What KDP authors can learn from Buzz Bissinger
Yesterday David Carr’s piece in the New York Times seemed to surprise a lot of us. In short, Amazon dropped a Buzz Bissinger’s new ebook to “free” to match a promotion happening with iTunes that granted readers with a redemption code a free copy of the ebook. In Amazon’s price match, the author and his publisher netted zero.
It’s a frustrating story, but I’m not sure it’s surprising. Bissinger was published by Byliner, but if you’re an author or agent who has used KDP, you already knew this could happen at any time.
Or did you?
If you didn’t, let Bissinger’s frustration encourage you to familiarize yourself with Amazon’s KDP Terms and Conditions
Amazon’s Terms allows them to match any competitor’s price, no matter what price the non-agency publisher or the indie author chose. Section 5.3.2 of the current Amazon/KDP Terms and Conditions grants Amazon “…sole and complete discretion to set the retail price at which your Digital Books are sold through the Program.”
Amazon is clear: they will calculate royalties based on the sale price, not the list price chosen by the publisher or author. That’s a condition many authors overlook or ignore in their infatuation with those 70% royalties.
Of course no bookstore works this way. If a bookstore drops the price for a promotion or to match a competitor, the author will keep getting standard royalties on those units. You don’t hear B&N refusing to pay the publisher or distributor for titles it chose to discount at point-of-sale. The same is true for most of Amazon’s ecosystem. If you’re with a non-agency publisher, Amazon can sell your book for, say, half off, but you’ll still get paid what you thought you would.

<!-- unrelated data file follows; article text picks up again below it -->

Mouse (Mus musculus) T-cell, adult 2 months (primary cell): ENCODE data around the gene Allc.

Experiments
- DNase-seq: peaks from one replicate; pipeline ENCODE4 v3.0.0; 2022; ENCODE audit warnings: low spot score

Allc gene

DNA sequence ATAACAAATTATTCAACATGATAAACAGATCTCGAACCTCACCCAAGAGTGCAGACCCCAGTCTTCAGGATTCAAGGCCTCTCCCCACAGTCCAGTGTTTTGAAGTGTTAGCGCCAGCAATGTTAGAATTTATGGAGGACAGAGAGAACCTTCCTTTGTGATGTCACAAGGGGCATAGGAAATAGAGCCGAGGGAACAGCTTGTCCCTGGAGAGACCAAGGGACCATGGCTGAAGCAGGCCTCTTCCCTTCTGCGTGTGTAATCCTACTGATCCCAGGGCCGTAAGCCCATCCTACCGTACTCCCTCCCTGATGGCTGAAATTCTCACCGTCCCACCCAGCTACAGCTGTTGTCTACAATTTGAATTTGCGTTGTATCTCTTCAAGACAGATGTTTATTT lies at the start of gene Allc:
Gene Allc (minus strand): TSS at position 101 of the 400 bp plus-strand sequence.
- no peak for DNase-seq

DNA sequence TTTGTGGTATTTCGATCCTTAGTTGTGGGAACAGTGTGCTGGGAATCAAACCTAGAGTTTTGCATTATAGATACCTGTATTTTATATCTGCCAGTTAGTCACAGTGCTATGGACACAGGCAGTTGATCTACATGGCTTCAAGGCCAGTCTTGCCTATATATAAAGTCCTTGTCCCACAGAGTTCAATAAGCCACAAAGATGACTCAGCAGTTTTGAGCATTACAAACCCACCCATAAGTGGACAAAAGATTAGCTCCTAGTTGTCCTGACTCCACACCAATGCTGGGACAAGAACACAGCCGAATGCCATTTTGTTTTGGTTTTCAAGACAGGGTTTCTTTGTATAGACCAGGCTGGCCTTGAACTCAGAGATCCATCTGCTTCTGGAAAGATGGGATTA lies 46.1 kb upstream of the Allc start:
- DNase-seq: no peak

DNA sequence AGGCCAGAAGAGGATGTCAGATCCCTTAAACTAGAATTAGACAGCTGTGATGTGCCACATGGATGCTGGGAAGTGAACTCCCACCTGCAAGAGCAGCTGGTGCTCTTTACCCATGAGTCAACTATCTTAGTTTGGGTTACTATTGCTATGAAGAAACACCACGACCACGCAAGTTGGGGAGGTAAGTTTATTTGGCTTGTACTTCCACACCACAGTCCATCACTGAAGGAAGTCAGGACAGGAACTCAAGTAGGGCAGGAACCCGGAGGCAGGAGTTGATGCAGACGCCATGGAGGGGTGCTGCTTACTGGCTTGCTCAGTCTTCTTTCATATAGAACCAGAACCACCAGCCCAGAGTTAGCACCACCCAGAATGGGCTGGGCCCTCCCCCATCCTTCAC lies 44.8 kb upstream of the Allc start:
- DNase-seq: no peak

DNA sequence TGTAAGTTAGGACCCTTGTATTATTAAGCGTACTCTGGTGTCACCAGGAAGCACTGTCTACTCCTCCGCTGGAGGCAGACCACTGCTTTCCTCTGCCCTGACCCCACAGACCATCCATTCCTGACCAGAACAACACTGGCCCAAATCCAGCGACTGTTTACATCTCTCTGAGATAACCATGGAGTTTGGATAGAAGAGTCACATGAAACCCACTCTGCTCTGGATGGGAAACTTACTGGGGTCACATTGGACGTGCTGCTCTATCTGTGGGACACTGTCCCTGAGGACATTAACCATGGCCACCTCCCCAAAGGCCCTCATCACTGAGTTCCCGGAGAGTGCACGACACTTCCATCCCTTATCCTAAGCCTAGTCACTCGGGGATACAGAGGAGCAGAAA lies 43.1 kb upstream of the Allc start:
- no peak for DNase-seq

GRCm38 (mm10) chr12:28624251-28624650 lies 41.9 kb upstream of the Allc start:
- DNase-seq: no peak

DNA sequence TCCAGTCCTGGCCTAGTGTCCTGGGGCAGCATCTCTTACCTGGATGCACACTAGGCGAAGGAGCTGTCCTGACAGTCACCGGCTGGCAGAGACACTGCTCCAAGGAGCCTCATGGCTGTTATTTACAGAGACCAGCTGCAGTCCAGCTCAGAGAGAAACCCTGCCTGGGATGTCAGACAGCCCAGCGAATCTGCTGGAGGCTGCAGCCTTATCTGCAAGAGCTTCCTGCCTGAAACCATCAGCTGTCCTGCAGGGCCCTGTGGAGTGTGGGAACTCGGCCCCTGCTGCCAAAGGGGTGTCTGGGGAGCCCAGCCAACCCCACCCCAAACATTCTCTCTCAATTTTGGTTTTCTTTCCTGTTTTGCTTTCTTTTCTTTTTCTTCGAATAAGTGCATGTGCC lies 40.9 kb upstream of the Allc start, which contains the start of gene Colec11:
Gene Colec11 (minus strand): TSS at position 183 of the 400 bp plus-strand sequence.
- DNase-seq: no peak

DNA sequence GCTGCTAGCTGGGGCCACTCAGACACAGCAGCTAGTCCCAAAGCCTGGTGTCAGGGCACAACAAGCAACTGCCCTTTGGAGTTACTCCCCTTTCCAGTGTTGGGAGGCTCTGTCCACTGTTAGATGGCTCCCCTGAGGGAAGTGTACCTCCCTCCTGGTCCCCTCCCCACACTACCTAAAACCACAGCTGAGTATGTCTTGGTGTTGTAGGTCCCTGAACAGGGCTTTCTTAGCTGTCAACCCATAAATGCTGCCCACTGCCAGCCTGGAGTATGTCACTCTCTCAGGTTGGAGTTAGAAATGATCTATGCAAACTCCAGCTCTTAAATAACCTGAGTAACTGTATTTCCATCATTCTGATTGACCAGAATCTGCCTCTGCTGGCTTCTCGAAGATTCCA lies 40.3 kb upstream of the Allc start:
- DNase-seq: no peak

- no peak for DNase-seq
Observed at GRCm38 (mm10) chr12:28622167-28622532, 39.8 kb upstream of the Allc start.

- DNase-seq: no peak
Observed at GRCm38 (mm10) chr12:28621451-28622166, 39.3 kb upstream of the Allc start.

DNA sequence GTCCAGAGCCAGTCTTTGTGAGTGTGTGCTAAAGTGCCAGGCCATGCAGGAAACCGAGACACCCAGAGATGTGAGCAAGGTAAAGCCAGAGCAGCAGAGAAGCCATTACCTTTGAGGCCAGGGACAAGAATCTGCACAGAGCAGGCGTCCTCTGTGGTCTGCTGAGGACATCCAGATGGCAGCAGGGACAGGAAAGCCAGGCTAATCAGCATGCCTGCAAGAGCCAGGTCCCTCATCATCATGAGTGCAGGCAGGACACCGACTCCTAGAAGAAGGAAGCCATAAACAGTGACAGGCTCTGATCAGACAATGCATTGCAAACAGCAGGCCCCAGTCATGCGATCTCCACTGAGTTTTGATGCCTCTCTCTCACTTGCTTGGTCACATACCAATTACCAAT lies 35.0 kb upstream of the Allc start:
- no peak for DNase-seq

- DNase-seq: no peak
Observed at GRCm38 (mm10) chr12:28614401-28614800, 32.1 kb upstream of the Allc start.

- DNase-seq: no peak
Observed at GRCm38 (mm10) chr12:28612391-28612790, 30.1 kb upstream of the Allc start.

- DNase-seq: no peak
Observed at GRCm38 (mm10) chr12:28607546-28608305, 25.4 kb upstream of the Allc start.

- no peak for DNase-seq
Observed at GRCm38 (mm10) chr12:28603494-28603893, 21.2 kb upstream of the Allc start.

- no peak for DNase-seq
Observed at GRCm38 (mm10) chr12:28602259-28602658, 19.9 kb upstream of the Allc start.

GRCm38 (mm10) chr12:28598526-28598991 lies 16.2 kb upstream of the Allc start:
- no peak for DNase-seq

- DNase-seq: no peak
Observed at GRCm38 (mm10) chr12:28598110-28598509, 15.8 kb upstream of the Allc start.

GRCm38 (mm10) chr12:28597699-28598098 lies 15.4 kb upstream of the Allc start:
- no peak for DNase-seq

Not the case with titles published by KDP.
But perhaps comparing this to the print market isn’t helpful. Digital goods are different, of course, and so the behavior of digital retailers is different too. But what defense has Amazon for dropping an author’s work to free, and then paying them zero royalties for every download, negating an author’s interests in Amazon’s efforts to retain customers?
Perhaps unintentionally (or perhaps not), this condition seems punitive: if you give another retailer a promotional opportunity like Bissinger did with Starbucks, you could be punished under the Amazon terms. That 70% doesn’t seem so generous when it’s 70% of nothing, and indie publishing doesn’t seem so independent when the carrot of access to the largest online marketplace for ebooks becomes simply a big orange stick.
Something for self-publishing writers to consider. But of course every small publisher already knew this. Byliner knew it. Buzz Bissinger knows it. And now you know it too.